“The following recommendations are not going to add more hours to your day
but they may alter how you think about and value time.” — Dr. Samantha Boardman

Quality Time
Consider your goals and values and evaluate whether you are spending your time accordingly. People say they wish they could spend more time with their family but end up on their smartphones whenever they’re with them. Quality face time is golden and a vital element of well-being.

Build De-Stressing Moments Into Your Day
Why wait for weekends and vacations to recharge? In fact, contrary to what most people think, working through lunch isn’t the most effective strategy. A growing body of research suggests that naps and taking breaks throughout the day will make you more productive.

Minimize “Empty Calories”
In the name of staying connected we allow email, Twitter, Facebook and Instagram to capture our attention but at what cost? Those empty calories gobble up our precious time.

Sleep Some More
When we are sleep deprived, we accomplish less. If you really want to get more done and have more quality time, sleep more.

Exercise Early
According to author and scientist Tom Rath, exercise provides a boost in energy and mood — two vital ingredients of quality time.

All Hours Are Not Created Equal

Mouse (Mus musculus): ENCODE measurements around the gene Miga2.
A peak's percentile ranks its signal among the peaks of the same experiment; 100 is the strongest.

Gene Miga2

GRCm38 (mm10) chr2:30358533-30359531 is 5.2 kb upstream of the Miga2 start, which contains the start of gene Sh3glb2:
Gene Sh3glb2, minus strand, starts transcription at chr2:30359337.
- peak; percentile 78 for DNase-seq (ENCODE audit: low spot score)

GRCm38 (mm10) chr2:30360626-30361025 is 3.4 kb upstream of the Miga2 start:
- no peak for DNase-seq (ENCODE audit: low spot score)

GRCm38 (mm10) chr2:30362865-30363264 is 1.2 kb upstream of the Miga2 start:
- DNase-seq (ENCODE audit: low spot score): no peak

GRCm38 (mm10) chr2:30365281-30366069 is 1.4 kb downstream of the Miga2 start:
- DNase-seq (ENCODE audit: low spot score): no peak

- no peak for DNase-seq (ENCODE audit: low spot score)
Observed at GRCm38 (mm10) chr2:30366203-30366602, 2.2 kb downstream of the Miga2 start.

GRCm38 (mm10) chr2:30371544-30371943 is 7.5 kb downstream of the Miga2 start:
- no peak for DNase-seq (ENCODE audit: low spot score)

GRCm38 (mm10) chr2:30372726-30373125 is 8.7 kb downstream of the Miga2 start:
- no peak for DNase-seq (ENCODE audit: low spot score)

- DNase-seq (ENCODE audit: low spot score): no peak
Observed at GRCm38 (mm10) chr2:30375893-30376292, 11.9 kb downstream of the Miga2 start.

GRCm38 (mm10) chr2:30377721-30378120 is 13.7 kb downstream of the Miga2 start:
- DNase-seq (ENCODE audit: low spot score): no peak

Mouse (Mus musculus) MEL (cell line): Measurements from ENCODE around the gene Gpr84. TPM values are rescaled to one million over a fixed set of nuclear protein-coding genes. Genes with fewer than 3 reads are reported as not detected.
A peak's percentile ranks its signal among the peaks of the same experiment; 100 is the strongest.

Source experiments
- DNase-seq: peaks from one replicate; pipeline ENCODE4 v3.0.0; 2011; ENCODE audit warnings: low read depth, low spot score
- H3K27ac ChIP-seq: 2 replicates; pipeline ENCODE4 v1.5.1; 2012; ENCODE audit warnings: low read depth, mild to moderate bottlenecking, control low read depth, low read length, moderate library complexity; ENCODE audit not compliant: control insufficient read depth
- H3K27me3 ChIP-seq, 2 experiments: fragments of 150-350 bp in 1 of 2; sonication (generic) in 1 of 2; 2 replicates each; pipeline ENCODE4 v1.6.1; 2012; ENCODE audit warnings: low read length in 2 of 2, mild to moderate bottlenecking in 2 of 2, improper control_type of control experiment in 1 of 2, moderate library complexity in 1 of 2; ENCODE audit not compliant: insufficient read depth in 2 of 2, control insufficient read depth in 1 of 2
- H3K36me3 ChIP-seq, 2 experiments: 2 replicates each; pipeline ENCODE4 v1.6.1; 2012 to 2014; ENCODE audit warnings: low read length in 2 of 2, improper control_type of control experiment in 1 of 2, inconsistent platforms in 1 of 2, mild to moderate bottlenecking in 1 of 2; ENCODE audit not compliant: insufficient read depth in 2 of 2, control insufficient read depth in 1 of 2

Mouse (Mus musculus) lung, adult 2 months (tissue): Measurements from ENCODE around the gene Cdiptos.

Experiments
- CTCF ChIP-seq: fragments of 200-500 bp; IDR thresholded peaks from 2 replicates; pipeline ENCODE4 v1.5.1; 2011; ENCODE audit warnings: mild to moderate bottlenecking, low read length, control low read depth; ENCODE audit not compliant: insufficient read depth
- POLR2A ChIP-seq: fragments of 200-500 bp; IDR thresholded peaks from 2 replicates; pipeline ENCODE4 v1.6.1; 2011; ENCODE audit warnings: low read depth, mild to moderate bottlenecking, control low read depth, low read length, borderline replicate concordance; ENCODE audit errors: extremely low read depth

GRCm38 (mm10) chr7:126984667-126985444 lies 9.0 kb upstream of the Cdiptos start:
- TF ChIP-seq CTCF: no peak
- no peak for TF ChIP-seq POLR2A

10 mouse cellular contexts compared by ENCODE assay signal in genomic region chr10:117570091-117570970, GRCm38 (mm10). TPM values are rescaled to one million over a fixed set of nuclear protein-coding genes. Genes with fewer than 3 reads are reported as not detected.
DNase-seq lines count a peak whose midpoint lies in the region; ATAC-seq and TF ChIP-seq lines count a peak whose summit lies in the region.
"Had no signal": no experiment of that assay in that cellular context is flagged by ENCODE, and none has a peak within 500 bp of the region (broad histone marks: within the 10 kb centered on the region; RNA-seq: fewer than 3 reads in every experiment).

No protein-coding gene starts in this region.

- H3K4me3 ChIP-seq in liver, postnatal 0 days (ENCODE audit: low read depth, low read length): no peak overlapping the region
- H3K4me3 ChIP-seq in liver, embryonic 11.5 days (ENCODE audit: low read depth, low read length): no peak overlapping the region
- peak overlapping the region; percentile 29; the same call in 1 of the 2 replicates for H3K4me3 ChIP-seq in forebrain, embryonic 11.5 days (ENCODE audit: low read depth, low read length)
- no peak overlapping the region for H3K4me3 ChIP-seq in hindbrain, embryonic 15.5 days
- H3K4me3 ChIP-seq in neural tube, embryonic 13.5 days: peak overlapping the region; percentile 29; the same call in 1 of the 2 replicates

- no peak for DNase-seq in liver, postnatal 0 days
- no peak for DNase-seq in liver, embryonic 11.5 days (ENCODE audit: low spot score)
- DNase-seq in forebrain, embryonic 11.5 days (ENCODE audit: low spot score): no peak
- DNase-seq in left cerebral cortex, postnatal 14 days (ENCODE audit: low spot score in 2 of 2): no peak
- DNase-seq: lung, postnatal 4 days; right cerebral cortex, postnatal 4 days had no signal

Face time isn’t everything. As Faisal Hoque writes: “Orienting our work lives around the hours we put in is a way of avoiding the responsibility of using our consciousness and our energy in the best possible way.” In other words, don’t privilege hours over results.

Say “No” But Thanks For Thinking Of Me
Guard your time wisely. Say no to things that don’t align with your values or interests or that you know will bring more stress than reward.

Stop Chasing Your Tail
Studies show the physical and mental health benefits of mindfulness and mediation. It’s about turning off autopilot and being in the moment.


For more tips from Dr. Samantha Boardman on rethinking time management, click here.

Samantha Boardman MD
Clinical Instructor in Psychiatry and Public Health
Assistant Attending Psychiatrist
Weill Cornell Medical College

More to explore in Culture